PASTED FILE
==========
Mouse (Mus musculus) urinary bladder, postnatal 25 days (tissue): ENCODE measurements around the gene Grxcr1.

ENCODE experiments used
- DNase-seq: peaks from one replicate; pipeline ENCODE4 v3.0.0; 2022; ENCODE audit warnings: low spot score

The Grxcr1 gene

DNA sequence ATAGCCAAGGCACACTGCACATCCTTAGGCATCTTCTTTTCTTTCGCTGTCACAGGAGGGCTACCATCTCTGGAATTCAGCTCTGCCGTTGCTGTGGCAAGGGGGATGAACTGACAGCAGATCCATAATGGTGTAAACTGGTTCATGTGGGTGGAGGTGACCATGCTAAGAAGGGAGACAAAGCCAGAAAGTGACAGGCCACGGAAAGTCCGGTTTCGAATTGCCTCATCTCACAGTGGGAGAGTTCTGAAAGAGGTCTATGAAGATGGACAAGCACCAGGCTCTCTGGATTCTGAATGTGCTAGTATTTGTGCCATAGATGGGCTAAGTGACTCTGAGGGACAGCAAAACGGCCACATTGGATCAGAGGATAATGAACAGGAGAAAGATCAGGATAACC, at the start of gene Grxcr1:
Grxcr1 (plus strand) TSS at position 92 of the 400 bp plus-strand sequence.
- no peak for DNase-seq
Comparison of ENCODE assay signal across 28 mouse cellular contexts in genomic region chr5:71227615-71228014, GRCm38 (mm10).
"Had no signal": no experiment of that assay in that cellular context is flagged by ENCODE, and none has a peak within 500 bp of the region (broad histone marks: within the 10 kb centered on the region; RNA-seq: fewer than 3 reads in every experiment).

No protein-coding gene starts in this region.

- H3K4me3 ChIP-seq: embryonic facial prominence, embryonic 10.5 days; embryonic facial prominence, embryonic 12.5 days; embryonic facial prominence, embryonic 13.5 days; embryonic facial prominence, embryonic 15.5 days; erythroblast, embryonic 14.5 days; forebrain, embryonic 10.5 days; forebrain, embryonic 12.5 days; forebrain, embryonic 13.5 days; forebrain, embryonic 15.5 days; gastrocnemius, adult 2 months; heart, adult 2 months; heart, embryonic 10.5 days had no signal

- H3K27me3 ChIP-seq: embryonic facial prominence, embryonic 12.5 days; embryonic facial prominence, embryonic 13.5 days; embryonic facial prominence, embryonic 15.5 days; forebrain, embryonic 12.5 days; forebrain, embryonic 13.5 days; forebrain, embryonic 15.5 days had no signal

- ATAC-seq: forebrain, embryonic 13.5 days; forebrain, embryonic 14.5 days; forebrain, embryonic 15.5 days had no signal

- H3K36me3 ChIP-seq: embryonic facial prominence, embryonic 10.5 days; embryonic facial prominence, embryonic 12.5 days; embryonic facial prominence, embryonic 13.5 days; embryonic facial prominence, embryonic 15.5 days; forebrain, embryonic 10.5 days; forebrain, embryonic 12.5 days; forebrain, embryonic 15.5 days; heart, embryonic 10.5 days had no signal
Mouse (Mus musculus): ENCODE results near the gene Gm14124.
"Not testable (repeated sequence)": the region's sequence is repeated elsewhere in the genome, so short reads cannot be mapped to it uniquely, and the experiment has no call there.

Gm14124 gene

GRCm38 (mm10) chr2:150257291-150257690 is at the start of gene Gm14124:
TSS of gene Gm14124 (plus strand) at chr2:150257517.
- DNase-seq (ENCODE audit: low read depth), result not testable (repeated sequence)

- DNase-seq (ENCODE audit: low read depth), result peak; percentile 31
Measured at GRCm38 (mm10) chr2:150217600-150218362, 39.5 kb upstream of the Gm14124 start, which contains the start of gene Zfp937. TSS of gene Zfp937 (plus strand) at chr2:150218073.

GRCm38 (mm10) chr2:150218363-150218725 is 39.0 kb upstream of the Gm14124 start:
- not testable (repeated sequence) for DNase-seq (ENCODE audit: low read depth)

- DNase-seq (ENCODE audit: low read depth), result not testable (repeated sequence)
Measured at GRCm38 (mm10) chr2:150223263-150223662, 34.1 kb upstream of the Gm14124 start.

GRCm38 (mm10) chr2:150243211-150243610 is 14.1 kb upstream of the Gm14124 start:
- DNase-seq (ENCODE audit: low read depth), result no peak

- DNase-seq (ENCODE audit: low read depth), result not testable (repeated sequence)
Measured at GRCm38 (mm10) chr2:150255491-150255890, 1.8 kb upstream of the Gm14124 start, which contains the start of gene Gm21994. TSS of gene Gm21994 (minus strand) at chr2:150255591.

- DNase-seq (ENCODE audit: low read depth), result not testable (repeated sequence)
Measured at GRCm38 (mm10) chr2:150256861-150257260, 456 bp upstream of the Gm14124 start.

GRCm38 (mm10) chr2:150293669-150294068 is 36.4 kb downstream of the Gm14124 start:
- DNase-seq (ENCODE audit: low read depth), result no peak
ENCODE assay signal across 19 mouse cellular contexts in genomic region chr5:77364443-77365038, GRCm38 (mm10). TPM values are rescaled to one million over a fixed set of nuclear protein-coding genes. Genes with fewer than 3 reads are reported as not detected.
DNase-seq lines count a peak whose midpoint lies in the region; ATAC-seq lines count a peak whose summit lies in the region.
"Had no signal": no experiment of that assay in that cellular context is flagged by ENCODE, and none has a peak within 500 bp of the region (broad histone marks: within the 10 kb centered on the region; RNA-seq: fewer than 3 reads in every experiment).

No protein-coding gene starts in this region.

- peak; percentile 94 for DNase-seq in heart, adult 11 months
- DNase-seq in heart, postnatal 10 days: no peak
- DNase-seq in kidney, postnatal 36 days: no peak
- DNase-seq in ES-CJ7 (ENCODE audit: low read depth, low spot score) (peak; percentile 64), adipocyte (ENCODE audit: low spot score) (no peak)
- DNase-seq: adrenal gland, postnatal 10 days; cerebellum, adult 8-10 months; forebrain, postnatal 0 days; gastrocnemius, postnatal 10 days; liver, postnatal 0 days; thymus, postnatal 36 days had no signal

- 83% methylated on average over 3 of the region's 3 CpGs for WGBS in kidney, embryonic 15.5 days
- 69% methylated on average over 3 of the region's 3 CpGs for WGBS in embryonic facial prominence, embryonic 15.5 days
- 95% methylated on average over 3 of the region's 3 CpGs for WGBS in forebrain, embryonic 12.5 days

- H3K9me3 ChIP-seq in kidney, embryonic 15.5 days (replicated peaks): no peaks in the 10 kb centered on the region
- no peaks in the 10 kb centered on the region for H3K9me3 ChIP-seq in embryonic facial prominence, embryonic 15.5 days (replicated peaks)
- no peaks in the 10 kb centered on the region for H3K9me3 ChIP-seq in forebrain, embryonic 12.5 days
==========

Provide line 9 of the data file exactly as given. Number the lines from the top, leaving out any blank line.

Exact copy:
"Had no signal": no experiment of that assay in that cellular context is flagged by ENCODE, and none has a peak within 500 bp of the region (broad histone marks: within the 10 kb centered on the region; RNA-seq: fewer than 3 reads in every experiment).